For their part, complainants should know that bringing a complaint with any noticeable defect risks being placed in a 100-day early disposition schedule, even though this risk is demonstrably tiny and comparatively unlikely. Even if the issue is ultimately traversed by the complainant, a delay of more than three months can have adverse consequences when time is of the essence, such as where an infringed patent is nearing expiration, or where the unfair importation of infringing articles is causing material competitive harm to the protected domestic industry.


In the ID, ALJ Shaw ruled that the asserted claims of the ‘433 patent were ineligible under §101, in light of Alice. The ‘433 patent, entitled “Automatic Hierarchical Categorization of Music by Metadata,” discloses “an efficient user interface for a small portable music player.” Certain Portable Electronic Devices and Components Thereof, Inv. No. 337-TA-994, Final Det. at 6, 24 n.5 (Aug. 19, 2016).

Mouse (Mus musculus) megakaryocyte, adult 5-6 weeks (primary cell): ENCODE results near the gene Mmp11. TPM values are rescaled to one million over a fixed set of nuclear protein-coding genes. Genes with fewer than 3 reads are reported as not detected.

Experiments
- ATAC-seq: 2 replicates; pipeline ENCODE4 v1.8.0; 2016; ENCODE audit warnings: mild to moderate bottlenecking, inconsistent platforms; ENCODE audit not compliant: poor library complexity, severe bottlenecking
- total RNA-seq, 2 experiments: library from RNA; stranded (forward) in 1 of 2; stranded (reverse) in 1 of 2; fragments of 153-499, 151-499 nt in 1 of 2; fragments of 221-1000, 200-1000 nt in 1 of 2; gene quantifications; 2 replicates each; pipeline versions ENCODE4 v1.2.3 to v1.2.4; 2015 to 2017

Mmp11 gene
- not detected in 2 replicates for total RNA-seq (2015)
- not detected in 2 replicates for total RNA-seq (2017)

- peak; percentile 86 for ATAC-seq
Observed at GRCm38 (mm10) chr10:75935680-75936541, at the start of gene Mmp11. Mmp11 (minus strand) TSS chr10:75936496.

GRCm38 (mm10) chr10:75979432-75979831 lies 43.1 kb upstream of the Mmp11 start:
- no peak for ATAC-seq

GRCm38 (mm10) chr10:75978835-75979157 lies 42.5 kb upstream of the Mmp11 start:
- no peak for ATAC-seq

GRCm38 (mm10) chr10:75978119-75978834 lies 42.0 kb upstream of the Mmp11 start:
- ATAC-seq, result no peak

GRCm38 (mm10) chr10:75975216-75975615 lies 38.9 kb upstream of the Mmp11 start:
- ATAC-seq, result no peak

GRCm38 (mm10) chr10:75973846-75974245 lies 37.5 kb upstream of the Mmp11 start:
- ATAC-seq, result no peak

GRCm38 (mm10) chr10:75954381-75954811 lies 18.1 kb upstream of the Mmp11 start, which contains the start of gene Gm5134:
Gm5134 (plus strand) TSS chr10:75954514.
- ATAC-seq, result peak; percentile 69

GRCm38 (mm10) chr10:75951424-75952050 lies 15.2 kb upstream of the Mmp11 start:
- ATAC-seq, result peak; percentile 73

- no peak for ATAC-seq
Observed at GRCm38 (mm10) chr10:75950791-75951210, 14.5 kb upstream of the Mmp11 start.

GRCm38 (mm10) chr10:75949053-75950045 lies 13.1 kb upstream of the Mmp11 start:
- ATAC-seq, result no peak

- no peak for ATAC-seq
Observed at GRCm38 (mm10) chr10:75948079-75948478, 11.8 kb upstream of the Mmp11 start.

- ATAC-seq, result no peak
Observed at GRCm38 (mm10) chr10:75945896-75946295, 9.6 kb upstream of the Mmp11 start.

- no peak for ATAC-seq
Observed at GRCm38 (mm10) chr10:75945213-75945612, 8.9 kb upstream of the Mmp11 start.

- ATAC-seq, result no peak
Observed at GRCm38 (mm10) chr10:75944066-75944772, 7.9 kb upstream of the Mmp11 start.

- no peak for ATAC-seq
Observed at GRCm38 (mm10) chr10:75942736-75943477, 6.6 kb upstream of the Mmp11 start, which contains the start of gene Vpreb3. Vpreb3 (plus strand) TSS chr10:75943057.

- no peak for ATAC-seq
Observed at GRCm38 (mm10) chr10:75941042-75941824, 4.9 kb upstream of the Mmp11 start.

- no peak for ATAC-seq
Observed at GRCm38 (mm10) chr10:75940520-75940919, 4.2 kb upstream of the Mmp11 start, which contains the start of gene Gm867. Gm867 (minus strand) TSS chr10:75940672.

The ALJ determined under the first of two steps in the Alice analysis that the asserted claims were directed to an abstract idea. ALJ Shaw noted that, under this first step, the Federal Circuit has contrasted claims “directed to an improvement in the functioning of a computer with claims ‘simply adding conventional computer components to well-known business practices’…or ‘generalized steps to be performed on a computer using conventional computer activity.’” Id. at 28 (quoting TLI Commc’ns LLC v. AV Auto., LLC, 823 F.3d 607, 611 (Fed. Cir. 2016) (citing Enfish, LLC v. Microsoft Corp., 822 F.3d 1327, 1335 (Fed. Cir. 2016))). Referencing the specification, the ALJ concluded that the portable media player, storage medium, and display elements are all “generic components for which there are no particularized limitations” and merely provide a “generic environment in which to carry out the abstract idea of organizing media tracks.” Id. at 34. The ALJ found, in view of Enfish, that there was “no specific asserted improvement…[i]n fact, there is nothing ‘specific’ at all about the limitations of claim 1…[i]nstead, the asserted claims are directed to application of the abstract and well-known idea of a hierarchically navigated user interface itself to the portable media player computing environment.” Id. at 34, 39. And comparing the ‘433 Patent to another patent recently held ineligible at the ITC, “the ‘433 patent…recites an electronic device…on which a method is performed, but describes the device itself only in functional terms.” Id. at 37 (citing Certain Activity Tracking Devices, Inv. No. 337-TA-963, Order No. 40 at 22-23 (March. 3, 2016)).